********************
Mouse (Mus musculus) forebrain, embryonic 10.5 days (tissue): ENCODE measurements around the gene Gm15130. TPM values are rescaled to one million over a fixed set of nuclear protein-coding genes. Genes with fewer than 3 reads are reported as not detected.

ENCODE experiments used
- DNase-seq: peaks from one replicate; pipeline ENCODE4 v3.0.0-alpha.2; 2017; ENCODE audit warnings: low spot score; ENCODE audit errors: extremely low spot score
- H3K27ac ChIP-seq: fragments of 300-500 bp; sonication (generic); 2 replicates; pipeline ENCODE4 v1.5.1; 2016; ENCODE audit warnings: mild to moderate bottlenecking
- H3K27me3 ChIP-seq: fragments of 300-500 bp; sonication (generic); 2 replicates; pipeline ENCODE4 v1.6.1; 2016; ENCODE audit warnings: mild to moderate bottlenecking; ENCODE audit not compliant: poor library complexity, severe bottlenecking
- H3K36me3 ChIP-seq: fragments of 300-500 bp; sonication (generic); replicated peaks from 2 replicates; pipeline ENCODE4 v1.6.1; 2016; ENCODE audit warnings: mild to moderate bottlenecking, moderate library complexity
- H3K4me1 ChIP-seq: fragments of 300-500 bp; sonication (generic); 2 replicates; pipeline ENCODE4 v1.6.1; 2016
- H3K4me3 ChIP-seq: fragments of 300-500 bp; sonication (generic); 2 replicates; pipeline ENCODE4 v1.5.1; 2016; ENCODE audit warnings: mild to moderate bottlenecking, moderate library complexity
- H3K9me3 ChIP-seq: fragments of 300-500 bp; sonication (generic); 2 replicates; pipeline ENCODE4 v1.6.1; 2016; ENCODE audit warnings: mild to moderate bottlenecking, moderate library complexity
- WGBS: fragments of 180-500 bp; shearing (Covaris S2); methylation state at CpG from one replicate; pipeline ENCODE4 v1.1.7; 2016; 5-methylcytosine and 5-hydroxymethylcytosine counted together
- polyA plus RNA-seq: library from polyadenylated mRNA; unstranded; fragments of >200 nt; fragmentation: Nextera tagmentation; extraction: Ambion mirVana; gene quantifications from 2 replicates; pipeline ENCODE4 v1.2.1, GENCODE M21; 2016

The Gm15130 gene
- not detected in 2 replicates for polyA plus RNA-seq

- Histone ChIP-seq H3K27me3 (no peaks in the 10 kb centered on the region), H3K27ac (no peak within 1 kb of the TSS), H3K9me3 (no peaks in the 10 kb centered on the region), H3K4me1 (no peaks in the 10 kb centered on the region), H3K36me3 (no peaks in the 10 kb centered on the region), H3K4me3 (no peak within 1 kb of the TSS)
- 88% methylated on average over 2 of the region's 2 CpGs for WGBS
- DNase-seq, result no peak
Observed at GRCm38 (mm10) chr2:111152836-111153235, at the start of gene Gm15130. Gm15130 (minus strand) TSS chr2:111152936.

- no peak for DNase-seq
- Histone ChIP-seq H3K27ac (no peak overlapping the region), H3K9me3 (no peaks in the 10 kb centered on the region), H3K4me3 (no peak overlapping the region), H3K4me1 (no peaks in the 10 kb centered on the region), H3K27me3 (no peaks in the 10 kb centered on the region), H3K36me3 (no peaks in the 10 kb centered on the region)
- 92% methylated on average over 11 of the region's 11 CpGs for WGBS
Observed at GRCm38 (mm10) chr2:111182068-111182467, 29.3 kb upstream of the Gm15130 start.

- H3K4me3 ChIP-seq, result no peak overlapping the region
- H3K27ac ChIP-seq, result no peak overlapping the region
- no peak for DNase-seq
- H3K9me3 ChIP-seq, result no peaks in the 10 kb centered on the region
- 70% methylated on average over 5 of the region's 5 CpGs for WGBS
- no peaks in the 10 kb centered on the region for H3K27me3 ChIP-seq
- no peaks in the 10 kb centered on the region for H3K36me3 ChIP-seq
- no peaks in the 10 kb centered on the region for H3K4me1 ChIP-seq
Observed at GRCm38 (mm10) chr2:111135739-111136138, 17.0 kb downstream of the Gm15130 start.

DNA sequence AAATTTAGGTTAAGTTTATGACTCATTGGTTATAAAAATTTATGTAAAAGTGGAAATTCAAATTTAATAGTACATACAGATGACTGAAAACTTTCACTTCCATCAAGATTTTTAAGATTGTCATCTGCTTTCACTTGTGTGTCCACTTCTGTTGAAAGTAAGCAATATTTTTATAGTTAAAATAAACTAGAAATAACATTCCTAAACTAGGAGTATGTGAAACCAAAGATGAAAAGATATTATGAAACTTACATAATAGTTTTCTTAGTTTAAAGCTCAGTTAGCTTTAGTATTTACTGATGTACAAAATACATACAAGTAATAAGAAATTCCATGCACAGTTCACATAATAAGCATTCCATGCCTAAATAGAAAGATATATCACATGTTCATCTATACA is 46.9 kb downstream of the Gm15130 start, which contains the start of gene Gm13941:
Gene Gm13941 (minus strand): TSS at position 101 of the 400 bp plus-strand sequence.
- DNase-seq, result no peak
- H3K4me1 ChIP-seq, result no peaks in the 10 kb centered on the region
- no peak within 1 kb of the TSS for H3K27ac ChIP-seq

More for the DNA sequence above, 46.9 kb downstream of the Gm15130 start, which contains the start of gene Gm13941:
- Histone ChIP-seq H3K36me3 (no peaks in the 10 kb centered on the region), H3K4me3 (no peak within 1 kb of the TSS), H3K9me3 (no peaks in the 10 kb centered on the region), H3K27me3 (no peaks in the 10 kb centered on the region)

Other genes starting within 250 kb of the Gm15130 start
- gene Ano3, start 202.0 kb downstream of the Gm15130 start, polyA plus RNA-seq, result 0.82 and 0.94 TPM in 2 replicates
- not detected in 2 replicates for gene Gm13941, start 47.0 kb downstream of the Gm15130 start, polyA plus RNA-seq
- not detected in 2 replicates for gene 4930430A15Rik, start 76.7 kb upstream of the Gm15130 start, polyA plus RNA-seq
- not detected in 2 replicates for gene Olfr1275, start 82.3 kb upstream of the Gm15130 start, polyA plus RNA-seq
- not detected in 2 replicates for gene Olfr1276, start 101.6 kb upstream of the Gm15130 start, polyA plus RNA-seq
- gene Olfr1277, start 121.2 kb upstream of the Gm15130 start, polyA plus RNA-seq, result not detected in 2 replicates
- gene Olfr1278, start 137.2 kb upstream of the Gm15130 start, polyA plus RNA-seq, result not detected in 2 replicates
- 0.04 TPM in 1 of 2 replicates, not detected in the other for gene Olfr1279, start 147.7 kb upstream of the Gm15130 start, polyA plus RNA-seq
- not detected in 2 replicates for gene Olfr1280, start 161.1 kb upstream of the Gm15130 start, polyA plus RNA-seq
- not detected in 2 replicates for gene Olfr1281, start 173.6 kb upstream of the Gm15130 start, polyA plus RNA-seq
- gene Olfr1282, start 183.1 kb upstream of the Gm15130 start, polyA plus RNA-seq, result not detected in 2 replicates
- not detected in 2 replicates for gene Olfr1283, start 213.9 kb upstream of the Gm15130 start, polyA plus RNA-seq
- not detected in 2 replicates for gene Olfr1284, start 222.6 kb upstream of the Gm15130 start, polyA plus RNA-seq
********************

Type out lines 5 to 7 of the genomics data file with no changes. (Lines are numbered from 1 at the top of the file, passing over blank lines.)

- H3K27me3 ChIP-seq: fragments of 300-500 bp; sonication (generic); 2 replicates; pipeline ENCODE4 v1.6.1; 2016; ENCODE audit warnings: mild to moderate bottlenecking; ENCODE audit not compliant: poor library complexity, severe bottlenecking
- H3K36me3 ChIP-seq: fragments of 300-500 bp; sonication (generic); replicated peaks from 2 replicates; pipeline ENCODE4 v1.6.1; 2016; ENCODE audit warnings: mild to moderate bottlenecking, moderate library complexity
- H3K4me1 ChIP-seq: fragments of 300-500 bp; sonication (generic); 2 replicates; pipeline ENCODE4 v1.6.1; 2016